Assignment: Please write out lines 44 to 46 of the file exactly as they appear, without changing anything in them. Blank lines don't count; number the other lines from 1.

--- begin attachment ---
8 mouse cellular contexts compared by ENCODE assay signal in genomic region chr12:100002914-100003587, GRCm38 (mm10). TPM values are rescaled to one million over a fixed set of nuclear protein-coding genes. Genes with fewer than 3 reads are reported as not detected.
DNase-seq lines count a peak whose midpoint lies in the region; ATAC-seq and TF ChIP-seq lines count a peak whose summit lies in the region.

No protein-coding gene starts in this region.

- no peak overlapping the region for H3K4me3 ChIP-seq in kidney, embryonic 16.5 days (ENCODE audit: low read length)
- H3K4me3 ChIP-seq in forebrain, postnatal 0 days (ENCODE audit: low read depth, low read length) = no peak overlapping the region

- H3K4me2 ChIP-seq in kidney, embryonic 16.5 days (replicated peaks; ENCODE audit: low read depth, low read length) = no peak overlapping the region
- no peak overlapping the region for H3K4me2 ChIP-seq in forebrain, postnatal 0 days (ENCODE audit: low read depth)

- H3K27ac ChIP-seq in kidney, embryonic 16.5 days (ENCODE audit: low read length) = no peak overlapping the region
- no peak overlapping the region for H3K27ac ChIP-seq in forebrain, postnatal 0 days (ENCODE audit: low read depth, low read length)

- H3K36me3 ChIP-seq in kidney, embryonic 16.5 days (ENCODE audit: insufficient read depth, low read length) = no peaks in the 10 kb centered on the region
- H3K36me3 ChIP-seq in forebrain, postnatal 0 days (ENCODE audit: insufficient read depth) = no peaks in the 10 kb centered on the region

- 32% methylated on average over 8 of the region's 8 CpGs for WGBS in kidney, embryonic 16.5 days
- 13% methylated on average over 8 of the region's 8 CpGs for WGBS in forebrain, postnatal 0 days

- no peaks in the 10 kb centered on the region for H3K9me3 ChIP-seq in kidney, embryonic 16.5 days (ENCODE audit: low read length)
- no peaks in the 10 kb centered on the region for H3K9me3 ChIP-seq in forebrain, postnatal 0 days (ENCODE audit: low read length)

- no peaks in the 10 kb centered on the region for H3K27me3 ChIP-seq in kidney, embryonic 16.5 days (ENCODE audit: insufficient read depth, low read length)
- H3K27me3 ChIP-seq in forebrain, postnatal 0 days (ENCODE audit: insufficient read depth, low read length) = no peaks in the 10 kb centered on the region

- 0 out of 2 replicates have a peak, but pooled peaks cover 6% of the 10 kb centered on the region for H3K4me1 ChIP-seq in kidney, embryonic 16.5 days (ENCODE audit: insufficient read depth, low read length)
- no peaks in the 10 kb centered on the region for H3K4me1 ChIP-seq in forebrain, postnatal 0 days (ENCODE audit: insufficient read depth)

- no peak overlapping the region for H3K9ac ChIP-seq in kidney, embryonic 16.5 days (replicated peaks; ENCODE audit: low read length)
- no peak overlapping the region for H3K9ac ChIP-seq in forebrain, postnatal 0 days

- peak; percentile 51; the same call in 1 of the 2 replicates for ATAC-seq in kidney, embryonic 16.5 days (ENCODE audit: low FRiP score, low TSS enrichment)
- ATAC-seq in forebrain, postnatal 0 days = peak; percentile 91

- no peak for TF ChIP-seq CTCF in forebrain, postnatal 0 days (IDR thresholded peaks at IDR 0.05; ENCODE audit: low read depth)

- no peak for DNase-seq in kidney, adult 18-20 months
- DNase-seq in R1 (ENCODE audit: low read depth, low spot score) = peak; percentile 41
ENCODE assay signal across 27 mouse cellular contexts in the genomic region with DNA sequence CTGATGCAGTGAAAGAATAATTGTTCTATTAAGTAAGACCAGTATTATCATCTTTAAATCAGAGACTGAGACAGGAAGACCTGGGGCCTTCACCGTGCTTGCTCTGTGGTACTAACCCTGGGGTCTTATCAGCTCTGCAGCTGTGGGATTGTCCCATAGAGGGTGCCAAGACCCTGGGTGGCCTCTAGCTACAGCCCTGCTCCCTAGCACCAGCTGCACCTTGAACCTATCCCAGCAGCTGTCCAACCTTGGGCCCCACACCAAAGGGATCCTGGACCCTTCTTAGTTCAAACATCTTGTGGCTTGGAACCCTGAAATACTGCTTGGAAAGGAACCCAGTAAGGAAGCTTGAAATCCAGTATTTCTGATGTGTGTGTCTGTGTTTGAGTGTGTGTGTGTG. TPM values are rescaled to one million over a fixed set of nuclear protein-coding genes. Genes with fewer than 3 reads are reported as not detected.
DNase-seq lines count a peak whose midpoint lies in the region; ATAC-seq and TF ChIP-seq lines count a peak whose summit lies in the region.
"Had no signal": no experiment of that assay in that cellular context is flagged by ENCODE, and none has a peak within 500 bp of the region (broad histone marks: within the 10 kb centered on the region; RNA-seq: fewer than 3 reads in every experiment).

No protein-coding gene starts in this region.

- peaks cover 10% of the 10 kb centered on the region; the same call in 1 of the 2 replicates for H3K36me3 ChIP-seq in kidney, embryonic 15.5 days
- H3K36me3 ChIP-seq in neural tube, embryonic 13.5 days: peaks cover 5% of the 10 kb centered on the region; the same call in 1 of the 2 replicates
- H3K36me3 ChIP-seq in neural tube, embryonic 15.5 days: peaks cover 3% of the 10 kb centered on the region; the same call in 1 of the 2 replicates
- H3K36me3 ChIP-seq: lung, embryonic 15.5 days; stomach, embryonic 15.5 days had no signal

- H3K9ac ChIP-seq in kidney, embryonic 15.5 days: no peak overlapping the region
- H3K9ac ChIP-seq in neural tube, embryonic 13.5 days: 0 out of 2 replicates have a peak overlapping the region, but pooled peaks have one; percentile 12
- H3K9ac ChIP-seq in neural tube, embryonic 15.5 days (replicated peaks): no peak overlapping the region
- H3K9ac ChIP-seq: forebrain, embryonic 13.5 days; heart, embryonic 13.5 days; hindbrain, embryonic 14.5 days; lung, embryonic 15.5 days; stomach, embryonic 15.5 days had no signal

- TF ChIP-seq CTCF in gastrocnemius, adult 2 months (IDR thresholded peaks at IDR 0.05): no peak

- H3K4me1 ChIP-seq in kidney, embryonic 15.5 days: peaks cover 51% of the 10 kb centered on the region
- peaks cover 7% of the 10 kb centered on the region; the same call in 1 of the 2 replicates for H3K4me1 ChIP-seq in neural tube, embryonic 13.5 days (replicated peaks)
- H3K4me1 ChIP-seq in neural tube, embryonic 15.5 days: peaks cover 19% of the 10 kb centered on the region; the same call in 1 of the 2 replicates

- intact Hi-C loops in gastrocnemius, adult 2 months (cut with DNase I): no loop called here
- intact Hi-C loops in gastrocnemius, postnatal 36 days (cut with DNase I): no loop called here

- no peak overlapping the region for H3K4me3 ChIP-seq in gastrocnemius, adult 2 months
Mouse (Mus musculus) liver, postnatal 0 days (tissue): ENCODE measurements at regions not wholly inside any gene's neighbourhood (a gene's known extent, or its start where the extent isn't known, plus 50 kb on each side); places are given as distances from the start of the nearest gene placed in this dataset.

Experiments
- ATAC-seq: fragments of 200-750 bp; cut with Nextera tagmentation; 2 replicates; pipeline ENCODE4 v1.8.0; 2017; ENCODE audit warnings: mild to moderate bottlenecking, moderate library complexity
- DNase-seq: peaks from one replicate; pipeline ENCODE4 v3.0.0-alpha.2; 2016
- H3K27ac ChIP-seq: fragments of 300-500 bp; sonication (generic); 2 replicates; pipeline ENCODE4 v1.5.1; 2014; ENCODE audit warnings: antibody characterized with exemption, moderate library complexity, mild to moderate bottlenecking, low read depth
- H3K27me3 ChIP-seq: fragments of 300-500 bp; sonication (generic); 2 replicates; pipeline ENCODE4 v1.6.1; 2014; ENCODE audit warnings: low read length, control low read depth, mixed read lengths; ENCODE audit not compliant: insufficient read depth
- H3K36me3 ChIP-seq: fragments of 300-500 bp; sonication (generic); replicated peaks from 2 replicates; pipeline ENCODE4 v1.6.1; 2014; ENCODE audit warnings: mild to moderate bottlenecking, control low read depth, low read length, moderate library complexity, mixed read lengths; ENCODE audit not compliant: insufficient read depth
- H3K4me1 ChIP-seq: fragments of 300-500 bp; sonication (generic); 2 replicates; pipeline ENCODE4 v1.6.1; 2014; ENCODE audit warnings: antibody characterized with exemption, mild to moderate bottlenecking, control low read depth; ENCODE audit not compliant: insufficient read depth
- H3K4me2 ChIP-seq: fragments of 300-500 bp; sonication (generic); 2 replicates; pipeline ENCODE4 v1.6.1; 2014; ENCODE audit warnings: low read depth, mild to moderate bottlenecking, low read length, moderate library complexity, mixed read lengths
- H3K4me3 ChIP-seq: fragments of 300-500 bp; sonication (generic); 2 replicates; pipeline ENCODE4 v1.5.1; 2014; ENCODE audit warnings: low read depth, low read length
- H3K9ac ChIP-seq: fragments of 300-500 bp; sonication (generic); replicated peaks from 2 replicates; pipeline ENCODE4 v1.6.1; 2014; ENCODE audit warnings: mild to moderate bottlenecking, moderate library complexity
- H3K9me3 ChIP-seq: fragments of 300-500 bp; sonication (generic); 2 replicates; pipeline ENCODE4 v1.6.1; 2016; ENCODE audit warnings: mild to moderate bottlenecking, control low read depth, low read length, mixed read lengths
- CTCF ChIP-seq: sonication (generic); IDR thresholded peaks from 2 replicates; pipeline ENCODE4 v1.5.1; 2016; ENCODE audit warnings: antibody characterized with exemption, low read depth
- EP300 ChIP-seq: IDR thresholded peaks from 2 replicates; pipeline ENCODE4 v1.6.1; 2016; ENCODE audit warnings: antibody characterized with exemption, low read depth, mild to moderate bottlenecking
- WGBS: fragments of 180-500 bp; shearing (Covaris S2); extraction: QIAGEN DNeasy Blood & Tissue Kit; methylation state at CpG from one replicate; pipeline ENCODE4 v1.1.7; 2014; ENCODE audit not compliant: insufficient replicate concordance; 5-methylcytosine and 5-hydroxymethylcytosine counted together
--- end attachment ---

- intact Hi-C loops in gastrocnemius, postnatal 36 days (cut with DNase I): no loop called here

- no peak overlapping the region for H3K4me3 ChIP-seq in gastrocnemius, adult 2 months
Mouse (Mus musculus) liver, postnatal 0 days (tissue): ENCODE measurements at regions not wholly inside any gene's neighbourhood (a gene's known extent, or its start where the extent isn't known, plus 50 kb on each side); places are given as distances from the start of the nearest gene placed in this dataset.